Surgeons and charities fear cancer care will be 'forgotten' during coronavirus outbreak

Cancer surgeons are facing "an impossibly difficult question" of whether to operate or not during the coronavirus outbreak.

The head of the Royal College of Surgeons of Edinburgh (RCSEd) is calling for "Covid-free hubs" to ensure life-saving procedures continue to go ahead.

It comes a a leading charity warns cancer must not become "the forgotten 'C'" during the Covid-19 pandemic.

The group is calling for more 'Covid-free hubs'. Credit: PA

The RCSEd - which represents 15,000 members across the UK - found a third of its members who carry out cancer operations have stopped surgeries during the crisis.

The group found 87 per cent of cancer surgeons had reduced the number of procedures taking place despite Public Health England (PHE) guidance to introduce Covid-free hubs so such operations could continue.

RCSEd president Professor Michael Griffin said: "Major surgeries on certain cancer types have very significant risks attached to them and performing them in an environment where coronavirus is present could potentially outweigh the risk of delaying surgery."

He added the main issue is having "no uniform approach" across the UK on deciding whether to operate or not".

The Government has repeatedly urged the public to continue to use the NHS if they need to seek medical assistance whether it's related to coronavirus or not.

The RCSEd findings come as cancer charity Macmillan launched an emergency appeal to support cancer nurses called to the coronavirus frontline.

Macmillan says "hundreds" of cancer nurses and healthcare professionals are working against the Covid-19 outbreak.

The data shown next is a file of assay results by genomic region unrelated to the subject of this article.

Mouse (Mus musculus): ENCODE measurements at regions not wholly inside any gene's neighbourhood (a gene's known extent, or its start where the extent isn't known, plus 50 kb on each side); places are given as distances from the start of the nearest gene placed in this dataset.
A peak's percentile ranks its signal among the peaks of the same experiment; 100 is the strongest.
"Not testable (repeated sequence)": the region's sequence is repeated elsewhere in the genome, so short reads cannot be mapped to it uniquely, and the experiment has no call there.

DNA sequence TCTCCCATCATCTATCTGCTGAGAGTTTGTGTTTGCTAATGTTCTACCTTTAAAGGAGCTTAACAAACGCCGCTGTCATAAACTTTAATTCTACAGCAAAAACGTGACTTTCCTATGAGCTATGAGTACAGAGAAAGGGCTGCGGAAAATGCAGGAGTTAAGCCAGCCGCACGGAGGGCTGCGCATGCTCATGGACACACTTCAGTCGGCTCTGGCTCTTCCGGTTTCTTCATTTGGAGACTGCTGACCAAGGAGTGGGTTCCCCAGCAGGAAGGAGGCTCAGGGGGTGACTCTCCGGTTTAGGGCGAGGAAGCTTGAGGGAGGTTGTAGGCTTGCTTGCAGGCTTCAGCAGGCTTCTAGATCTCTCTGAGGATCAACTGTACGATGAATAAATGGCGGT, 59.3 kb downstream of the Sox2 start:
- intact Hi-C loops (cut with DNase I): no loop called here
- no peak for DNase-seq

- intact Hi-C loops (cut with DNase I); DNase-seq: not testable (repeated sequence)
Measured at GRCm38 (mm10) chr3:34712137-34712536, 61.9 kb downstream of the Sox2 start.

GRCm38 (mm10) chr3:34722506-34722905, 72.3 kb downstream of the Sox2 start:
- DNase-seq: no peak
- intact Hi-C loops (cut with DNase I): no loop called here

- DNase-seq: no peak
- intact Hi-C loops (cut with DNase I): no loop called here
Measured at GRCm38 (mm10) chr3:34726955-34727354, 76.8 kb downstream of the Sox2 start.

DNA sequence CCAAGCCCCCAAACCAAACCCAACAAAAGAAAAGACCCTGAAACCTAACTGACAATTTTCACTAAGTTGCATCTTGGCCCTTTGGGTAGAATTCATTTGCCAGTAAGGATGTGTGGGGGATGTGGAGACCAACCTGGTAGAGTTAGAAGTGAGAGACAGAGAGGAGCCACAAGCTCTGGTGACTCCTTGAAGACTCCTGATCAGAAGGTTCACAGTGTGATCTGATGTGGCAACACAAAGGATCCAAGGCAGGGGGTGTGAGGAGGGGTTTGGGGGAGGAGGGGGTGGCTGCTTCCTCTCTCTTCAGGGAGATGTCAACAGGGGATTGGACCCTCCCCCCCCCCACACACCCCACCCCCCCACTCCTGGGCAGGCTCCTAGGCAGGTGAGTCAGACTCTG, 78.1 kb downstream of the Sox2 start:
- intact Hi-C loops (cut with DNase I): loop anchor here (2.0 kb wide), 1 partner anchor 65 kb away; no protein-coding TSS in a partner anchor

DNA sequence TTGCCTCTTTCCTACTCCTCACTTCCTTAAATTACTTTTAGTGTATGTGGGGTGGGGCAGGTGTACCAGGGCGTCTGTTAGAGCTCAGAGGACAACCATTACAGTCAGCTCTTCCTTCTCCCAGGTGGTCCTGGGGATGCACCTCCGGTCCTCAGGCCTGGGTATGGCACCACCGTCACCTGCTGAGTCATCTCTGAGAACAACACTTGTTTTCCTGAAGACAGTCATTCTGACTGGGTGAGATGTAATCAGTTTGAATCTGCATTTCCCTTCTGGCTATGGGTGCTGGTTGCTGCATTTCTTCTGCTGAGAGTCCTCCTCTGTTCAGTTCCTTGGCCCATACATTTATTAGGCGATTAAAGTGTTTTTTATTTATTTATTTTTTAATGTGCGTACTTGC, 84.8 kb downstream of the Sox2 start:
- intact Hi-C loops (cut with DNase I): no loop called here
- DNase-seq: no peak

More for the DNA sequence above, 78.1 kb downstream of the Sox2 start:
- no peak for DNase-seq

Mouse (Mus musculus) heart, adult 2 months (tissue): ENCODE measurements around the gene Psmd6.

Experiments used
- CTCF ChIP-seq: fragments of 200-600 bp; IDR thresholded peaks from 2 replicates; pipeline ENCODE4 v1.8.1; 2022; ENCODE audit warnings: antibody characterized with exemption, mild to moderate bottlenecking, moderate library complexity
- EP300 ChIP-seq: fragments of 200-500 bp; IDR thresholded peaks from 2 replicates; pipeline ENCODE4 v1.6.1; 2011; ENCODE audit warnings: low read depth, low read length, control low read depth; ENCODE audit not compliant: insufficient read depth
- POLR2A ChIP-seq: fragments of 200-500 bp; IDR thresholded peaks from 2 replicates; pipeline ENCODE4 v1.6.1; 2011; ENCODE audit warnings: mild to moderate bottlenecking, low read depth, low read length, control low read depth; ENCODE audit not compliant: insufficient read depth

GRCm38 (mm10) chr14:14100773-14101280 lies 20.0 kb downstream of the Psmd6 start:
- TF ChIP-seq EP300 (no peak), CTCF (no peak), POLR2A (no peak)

The charity has pledged a £5 million "coronavirus response fund" to help meet emerging needs and fund other initiatives. It is also launching "virtual services" to support the 3 million people living with cancer in the UK.

Lynda Thomas, CEO at Macmillan Cancer Support said "it is critical" cancer patients are not forgotten.

"For people with cancer right now, these can be terrifying times; isolating at home, separated from loved ones and suddenly being told the treatment and surgery that had felt like their lifeline could be changed or postponed."

Johnny Vegas has been delivering food parcels to people self-isolating in Merseyside. Credit: ITV News Granada

A video appeal has been released by the charity to help raise funds during the outbreak.

Celebrities including Fearne Cotton, Johnny Vegas, and Martin Clunes have all given their backing to the initiative.

Johnny Vegas, who features in the appeal film, said: "My family and I have seen first-hand how Macmillan Cancer Support makes a world of difference to people in their darkest hours.

"Right now, Macmillan needs all the help it can get to continue to be there for everyone who needs them and support our beloved NHS at this critical time."

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